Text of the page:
But we still had a whole lotta linens stacked on the counter.  And we both agreed when moving into this house that we were going to be diligent about not piling stuff on every counter we could see.  So we needed some storage.  I wanted something open, so that guests could find their own towels and get more if they needed.  Which meant that there would not be any open storage above the toilet (ewww, germy towels) or above the doorway (I know too many people who are shorter than 5'10" and would never be able to reach up there).  So after measuring eight million times, and reading eight million reviews, and making Steve walk into and out of the bathroom eight million times to determine if there would be any general interference, we took the plunge and got some floating shelves.  We were so excited when they arrived that we loaded em up right away!  Obviously the linens went there, but so did my collection of mercury glass and a bouquet of silk flowers Steve gave me before we were married.

Free levitation act when you visit our guest bathroom.

We also wanted our guests to have easy access to a few more things.  Ever go to a party at someone's hosue and after you've washed your hands, you find the hand towel provided is completely soaked?  Here's a fix to that problem- a decorative hook with a bath-sized towel right next to the door.  If the image below looks backwards, that's because it is- I couldn't find another angle where you could see it well.

Increased surface area means greater surface area for non-repeat dryings.

And another thing- have you ever gone to someone's house and found that their soap pump is empty?  We wanted to make sure that our guests would have access to anything they might need without having to ask for it.  We used a cake plate from Target to corral the goodies.  We've got a soap pump, two soap bars, a fingernail brush, lotion, and Q-tips.  The silver tray on the toilet tank holds votive candles and some decorative glass jars, which will soon hold matches.  (Psssst, there's also air freshener in the cabinet closest to the toilet, right next to extra rolls of toilet paper.)

Cake plate in the guest bathroom.  But of course.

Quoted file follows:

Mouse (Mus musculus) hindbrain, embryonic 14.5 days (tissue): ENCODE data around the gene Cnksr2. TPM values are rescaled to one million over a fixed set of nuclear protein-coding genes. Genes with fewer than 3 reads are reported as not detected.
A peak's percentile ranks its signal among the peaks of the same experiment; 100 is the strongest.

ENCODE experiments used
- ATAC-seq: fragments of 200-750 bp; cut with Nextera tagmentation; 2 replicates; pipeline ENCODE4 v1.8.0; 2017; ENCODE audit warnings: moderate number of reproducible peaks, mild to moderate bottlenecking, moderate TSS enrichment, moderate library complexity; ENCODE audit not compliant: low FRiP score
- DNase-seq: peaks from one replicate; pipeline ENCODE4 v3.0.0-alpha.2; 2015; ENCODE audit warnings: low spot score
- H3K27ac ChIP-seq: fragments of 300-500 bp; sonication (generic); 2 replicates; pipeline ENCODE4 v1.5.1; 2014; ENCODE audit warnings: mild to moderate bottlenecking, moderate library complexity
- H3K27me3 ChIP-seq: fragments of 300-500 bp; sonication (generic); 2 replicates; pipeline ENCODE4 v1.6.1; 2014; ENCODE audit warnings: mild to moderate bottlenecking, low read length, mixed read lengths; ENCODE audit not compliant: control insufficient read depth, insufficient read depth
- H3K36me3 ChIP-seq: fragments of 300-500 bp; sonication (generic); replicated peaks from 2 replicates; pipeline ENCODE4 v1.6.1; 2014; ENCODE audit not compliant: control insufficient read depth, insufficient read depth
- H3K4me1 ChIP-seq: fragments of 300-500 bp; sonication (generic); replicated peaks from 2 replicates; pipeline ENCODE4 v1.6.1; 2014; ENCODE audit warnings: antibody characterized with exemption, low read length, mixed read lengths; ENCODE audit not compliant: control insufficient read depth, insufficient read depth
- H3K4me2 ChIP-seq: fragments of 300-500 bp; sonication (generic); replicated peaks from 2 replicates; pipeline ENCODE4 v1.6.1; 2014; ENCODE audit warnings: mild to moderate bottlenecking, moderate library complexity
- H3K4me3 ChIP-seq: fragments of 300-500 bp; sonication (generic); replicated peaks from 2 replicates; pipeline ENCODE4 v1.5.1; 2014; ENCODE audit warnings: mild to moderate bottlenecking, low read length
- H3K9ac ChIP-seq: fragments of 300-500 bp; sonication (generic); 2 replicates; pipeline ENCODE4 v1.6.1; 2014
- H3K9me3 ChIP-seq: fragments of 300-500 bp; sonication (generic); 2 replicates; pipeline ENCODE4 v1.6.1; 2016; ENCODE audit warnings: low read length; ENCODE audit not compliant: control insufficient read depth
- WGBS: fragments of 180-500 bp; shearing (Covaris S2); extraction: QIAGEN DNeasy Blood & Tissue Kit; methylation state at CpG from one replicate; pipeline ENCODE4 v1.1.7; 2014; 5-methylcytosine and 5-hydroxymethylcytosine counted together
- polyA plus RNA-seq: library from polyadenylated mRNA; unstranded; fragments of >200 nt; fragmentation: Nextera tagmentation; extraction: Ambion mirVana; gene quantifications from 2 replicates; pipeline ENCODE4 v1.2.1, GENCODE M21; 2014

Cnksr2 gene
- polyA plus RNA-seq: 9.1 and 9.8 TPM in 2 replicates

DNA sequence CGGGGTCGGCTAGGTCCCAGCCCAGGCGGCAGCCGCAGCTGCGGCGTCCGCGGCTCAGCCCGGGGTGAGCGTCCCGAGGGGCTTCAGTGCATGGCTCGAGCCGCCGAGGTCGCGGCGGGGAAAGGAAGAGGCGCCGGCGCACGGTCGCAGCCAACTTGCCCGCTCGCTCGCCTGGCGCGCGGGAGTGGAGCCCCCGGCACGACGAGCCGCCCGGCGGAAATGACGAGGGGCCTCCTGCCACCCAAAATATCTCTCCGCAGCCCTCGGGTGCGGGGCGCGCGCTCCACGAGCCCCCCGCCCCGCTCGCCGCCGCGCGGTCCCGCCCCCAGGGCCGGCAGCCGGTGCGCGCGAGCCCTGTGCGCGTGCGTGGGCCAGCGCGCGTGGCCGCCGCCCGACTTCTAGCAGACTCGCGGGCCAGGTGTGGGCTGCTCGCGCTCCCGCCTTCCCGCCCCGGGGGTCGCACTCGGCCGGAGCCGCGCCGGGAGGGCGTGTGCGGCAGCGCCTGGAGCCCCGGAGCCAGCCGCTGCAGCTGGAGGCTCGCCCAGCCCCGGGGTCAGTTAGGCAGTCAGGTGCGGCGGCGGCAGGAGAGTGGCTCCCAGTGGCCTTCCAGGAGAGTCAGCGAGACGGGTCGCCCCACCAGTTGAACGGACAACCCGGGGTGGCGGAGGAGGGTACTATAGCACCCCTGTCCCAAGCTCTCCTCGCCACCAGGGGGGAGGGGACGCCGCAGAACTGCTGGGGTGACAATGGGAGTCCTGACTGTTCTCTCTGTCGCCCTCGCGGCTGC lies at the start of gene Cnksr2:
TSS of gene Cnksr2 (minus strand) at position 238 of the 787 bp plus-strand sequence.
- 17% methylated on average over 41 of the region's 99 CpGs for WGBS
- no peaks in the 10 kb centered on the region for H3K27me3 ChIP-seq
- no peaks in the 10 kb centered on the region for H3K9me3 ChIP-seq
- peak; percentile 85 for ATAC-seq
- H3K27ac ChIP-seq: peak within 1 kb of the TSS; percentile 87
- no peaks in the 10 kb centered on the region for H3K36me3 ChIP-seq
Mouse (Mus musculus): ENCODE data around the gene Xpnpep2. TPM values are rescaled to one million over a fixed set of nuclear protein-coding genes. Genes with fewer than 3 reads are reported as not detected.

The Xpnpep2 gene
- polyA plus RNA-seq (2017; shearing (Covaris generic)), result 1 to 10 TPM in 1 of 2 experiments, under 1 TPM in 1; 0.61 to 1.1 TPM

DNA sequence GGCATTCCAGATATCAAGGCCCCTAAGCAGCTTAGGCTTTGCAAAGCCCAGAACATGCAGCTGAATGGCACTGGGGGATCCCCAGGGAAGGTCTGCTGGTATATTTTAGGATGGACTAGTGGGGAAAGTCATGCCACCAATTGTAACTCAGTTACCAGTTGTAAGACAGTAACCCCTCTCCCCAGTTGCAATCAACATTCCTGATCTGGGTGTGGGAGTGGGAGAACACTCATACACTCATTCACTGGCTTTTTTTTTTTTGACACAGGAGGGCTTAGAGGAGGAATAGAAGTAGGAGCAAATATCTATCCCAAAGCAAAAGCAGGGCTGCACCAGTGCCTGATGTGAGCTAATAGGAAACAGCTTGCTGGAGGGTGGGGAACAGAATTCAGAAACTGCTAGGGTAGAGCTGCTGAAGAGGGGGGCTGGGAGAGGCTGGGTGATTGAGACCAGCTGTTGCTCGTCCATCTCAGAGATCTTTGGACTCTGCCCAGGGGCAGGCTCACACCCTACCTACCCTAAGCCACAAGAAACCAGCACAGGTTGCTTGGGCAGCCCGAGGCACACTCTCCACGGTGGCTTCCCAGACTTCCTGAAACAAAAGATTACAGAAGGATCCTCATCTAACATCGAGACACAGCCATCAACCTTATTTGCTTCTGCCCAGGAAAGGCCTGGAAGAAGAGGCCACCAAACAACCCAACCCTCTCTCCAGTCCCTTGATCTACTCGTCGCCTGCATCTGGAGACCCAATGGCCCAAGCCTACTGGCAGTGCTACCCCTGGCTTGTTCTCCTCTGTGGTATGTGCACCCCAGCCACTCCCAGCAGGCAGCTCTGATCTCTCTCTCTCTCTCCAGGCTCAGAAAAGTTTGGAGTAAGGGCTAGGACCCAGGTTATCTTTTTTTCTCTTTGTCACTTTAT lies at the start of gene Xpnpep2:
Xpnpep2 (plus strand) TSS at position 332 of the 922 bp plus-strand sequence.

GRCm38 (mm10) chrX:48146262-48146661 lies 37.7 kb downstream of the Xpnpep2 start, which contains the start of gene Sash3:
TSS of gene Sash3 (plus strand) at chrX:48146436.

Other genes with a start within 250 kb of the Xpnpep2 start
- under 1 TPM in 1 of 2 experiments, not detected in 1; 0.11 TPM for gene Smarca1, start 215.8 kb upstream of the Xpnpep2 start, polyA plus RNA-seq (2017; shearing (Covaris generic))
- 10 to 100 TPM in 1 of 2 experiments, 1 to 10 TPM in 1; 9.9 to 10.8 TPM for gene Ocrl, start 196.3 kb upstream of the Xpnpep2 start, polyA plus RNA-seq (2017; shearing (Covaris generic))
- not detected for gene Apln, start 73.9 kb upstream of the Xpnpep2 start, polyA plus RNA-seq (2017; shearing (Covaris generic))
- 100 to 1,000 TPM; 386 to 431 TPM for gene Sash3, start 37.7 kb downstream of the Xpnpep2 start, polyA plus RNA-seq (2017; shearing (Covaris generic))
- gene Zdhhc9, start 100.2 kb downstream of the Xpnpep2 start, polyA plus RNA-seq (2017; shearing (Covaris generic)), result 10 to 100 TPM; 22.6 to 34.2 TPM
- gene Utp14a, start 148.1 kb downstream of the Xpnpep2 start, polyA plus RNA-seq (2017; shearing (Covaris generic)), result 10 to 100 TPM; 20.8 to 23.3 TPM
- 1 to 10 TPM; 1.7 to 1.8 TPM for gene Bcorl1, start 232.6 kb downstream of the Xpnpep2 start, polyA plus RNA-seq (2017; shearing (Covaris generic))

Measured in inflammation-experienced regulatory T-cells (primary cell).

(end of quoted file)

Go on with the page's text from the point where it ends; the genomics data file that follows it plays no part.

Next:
And that's where this blog entry stops being nice and starts getting real.  (Anyone else having Real World flashbacks right now?)  There are lots of things we still want to do with this bathroom.  Some are quick fixes that we just haven't got around to or are waiting for our budget to replenish before we spring for.  Others are bigger projects that require more time and energy than we've had for them.

So there's this:

There's a naked wall in the bathroom.
As discussed here, we have some photos that are going to dress up the wall above the toilet.  The photos are currently hanging out on the dining room table.  Still haven't bought frames for them.

Then there's this:
Oak-y, but not okie-dokie.

Yeah, I know, it's fine the way it is.  But as long as we are really trying to LOVE this house, let's love it up right.  All of my inspiration pics featured a whole lotta white, and absolutely zero oak.  So one day this baby is getting painted a nice clean white and getting dressed up with some (you guessed it) brushed satin nickel hardware.  Unfortunately, when Steve installed the beadboard, I had planned on tackling this project over my spring break.  Also unfortunately, I spent most of my spring break catching up on paperwork and cleaning things around the house that had been festering in their own ooky-ness since Christmas or longer.  So my over-ambition got me this:

I see your true colors shining through.

When I patched the seams where the bead board met the back splash, I decided I'd go ahead and run some white over the back splash, "just to see."  Why, Lord?!?!  Not only does it look unfinished, but I can see all of the places where my patch job came up short (or went a little overboard).  Oh well, it's all fixable... it just looks sloppy in the meantime.